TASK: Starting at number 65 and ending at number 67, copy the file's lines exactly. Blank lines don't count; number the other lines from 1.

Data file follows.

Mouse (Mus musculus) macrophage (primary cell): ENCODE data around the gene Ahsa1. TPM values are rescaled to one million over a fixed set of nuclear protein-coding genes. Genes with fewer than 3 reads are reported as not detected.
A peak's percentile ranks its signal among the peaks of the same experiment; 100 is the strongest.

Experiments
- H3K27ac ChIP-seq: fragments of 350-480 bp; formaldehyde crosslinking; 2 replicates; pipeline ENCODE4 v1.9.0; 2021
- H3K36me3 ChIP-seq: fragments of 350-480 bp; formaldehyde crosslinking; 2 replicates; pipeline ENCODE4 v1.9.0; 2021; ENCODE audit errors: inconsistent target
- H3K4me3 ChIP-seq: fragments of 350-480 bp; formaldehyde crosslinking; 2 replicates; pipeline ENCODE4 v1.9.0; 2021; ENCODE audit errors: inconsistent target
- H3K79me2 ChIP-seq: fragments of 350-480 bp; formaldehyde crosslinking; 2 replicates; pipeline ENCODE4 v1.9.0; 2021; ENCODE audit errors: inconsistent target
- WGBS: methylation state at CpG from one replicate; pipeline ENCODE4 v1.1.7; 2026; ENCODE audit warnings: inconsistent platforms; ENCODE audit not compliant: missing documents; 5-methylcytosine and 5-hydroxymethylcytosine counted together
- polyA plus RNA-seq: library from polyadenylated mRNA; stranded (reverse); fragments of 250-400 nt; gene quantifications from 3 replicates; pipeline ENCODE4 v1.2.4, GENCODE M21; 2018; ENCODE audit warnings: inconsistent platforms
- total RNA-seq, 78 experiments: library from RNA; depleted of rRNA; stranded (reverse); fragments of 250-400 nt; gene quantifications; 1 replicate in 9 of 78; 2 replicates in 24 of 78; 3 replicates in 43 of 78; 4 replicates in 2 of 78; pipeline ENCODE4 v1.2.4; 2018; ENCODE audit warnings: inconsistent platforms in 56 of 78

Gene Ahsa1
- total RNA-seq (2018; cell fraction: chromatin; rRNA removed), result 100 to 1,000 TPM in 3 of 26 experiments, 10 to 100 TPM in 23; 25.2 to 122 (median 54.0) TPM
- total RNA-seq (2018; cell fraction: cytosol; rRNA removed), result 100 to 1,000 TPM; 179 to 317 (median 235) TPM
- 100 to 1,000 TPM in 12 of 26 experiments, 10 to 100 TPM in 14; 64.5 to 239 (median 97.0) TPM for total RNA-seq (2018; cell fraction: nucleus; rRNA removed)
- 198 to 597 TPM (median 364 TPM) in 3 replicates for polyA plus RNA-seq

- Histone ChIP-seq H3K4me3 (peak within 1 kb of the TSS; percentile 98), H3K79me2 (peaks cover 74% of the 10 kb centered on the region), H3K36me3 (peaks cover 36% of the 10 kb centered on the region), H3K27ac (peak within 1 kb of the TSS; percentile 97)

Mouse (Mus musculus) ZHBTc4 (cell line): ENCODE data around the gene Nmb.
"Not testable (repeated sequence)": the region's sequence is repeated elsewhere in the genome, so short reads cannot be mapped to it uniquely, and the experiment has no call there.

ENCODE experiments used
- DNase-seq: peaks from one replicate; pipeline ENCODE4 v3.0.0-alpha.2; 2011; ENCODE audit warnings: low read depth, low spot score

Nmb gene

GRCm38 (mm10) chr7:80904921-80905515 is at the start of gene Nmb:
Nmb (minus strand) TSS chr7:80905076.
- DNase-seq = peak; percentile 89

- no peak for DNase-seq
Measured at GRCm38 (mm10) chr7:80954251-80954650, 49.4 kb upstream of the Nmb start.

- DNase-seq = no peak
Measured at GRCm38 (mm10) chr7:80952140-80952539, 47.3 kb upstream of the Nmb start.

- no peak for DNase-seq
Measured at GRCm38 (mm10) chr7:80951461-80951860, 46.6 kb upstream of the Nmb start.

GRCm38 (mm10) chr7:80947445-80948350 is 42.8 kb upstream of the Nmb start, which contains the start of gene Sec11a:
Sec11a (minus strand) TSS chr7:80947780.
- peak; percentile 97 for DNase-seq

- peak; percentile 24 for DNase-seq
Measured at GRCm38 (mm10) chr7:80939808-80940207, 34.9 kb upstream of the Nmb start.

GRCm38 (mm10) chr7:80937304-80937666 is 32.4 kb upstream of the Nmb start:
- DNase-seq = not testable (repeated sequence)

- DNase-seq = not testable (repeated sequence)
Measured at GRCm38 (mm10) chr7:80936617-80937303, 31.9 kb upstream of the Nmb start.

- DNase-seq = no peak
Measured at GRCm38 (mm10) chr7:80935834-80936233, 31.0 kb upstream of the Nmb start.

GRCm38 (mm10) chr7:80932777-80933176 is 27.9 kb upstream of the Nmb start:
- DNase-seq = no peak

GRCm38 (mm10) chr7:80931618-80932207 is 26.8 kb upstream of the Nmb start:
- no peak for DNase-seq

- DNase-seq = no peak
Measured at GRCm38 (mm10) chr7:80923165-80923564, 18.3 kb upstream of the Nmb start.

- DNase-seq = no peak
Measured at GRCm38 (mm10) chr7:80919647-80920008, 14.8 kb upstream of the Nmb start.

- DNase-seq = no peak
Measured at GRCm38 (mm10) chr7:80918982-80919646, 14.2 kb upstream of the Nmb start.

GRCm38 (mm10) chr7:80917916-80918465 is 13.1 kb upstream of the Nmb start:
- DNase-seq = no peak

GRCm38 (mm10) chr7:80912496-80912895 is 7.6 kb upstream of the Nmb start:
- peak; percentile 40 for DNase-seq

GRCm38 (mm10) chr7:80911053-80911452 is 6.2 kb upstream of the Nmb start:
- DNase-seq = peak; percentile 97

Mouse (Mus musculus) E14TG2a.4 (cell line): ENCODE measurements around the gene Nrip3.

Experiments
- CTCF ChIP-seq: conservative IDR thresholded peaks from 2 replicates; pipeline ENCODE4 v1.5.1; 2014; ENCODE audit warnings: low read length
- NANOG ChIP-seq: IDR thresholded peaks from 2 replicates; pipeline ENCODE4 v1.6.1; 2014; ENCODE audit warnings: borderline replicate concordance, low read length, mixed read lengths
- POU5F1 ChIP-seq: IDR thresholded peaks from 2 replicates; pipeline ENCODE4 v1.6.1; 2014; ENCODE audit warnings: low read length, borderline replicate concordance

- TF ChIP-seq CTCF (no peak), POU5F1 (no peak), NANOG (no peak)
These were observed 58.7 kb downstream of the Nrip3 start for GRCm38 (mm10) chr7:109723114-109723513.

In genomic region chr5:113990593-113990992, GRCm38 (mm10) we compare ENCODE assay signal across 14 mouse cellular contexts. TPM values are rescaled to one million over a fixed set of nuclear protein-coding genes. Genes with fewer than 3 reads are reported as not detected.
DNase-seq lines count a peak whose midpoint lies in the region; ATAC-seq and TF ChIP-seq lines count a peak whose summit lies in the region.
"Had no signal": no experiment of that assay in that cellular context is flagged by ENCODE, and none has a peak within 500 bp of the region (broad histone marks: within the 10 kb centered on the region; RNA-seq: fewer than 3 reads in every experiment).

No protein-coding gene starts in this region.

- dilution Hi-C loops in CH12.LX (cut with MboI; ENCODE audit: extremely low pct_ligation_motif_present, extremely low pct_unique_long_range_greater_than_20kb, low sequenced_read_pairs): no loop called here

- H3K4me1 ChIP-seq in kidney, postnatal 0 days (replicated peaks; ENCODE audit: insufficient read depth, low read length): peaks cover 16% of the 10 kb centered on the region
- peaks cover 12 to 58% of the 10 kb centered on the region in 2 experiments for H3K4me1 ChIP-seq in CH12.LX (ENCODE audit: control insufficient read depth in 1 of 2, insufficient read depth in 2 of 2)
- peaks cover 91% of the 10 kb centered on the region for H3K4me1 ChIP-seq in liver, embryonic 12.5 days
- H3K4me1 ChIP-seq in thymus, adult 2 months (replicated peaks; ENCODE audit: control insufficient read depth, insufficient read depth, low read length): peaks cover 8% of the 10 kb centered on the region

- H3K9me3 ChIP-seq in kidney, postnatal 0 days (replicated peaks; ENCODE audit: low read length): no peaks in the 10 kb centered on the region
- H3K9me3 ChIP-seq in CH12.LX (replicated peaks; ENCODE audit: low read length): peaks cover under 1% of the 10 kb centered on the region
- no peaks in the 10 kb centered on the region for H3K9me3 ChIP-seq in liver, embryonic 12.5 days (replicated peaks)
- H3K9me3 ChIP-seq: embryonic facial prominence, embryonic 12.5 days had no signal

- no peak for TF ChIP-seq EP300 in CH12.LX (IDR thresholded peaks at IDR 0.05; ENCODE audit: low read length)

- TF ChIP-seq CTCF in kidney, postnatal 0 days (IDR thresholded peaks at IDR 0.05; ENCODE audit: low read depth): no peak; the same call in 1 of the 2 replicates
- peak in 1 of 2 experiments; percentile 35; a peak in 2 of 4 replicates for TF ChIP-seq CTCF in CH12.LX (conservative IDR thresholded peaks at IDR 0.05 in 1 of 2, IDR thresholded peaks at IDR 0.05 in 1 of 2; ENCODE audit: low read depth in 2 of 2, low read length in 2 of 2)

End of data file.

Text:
In genomic region chr5:113990593-113990992, GRCm38 (mm10) we compare ENCODE assay signal across 14 mouse cellular contexts. TPM values are rescaled to one million over a fixed set of nuclear protein-coding genes. Genes with fewer than 3 reads are reported as not detected.
DNase-seq lines count a peak whose midpoint lies in the region; ATAC-seq and TF ChIP-seq lines count a peak whose summit lies in the region.
"Had no signal": no experiment of that assay in that cellular context is flagged by ENCODE, and none has a peak within 500 bp of the region (broad histone marks: within the 10 kb centered on the region; RNA-seq: fewer than 3 reads in every experiment).